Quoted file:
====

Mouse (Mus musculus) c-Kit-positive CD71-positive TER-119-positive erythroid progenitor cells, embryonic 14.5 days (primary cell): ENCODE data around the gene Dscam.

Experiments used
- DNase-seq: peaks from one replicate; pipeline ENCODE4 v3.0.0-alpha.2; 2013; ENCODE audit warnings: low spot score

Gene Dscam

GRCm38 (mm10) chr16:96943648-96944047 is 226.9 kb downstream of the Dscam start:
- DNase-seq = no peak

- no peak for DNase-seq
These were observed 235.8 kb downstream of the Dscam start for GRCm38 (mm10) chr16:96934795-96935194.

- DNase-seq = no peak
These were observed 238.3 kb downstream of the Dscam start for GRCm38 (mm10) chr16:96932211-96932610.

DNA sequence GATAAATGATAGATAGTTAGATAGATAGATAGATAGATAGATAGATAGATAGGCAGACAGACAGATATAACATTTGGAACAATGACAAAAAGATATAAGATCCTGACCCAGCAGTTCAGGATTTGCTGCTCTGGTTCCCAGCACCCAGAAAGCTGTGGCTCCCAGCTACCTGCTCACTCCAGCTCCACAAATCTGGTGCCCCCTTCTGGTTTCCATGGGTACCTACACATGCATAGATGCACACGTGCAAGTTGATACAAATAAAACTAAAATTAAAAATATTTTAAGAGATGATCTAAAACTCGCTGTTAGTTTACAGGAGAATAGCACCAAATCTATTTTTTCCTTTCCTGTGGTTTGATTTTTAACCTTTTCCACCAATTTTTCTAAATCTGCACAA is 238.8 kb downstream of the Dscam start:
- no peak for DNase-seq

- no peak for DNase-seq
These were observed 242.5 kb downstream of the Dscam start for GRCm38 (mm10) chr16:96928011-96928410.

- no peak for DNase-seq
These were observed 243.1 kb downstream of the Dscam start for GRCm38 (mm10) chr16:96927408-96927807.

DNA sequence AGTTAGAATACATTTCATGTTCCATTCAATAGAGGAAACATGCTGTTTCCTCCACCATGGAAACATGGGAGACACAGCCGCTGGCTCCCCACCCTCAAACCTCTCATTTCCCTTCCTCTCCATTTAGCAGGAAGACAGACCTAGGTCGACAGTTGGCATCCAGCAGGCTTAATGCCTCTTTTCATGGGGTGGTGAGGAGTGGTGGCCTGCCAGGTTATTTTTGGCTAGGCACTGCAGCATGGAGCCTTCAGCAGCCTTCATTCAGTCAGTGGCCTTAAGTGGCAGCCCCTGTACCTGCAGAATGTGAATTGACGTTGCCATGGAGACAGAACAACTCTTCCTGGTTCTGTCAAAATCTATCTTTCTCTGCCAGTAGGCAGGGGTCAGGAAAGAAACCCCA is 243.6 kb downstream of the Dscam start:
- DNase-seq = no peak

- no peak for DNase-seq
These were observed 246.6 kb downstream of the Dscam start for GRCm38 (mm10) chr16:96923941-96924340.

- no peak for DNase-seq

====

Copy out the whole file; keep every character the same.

Mouse (Mus musculus) c-Kit-positive CD71-positive TER-119-positive erythroid progenitor cells, embryonic 14.5 days (primary cell): ENCODE data around the gene Dscam.

Experiments used
- DNase-seq: peaks from one replicate; pipeline ENCODE4 v3.0.0-alpha.2; 2013; ENCODE audit warnings: low spot score

Gene Dscam

GRCm38 (mm10) chr16:96943648-96944047 is 226.9 kb downstream of the Dscam start:
- DNase-seq = no peak

- no peak for DNase-seq
These were observed 235.8 kb downstream of the Dscam start for GRCm38 (mm10) chr16:96934795-96935194.

- DNase-seq = no peak
These were observed 238.3 kb downstream of the Dscam start for GRCm38 (mm10) chr16:96932211-96932610.

DNA sequence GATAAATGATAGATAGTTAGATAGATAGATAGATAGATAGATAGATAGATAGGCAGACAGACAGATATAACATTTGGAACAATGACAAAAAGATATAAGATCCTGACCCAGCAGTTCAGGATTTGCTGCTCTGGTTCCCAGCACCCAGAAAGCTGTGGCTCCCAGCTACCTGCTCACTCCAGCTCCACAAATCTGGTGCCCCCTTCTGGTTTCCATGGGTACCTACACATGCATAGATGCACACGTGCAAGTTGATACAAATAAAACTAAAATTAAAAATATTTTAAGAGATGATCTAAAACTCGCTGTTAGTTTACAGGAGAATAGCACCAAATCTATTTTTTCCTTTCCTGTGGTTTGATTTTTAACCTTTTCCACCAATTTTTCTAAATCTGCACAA is 238.8 kb downstream of the Dscam start:
- no peak for DNase-seq

- no peak for DNase-seq
These were observed 242.5 kb downstream of the Dscam start for GRCm38 (mm10) chr16:96928011-96928410.

- no peak for DNase-seq
These were observed 243.1 kb downstream of the Dscam start for GRCm38 (mm10) chr16:96927408-96927807.

DNA sequence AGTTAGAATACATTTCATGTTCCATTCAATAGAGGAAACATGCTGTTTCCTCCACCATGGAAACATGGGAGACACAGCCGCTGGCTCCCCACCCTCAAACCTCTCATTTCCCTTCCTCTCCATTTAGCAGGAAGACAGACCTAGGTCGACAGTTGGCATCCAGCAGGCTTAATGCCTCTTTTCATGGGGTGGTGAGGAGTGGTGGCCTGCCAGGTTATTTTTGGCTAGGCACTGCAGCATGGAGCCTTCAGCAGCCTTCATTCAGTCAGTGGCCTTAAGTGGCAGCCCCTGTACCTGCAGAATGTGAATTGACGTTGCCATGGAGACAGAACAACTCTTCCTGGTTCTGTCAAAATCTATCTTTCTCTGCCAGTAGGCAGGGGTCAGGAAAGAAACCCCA is 243.6 kb downstream of the Dscam start:
- DNase-seq = no peak

- no peak for DNase-seq
These were observed 246.6 kb downstream of the Dscam start for GRCm38 (mm10) chr16:96923941-96924340.

- no peak for DNase-seq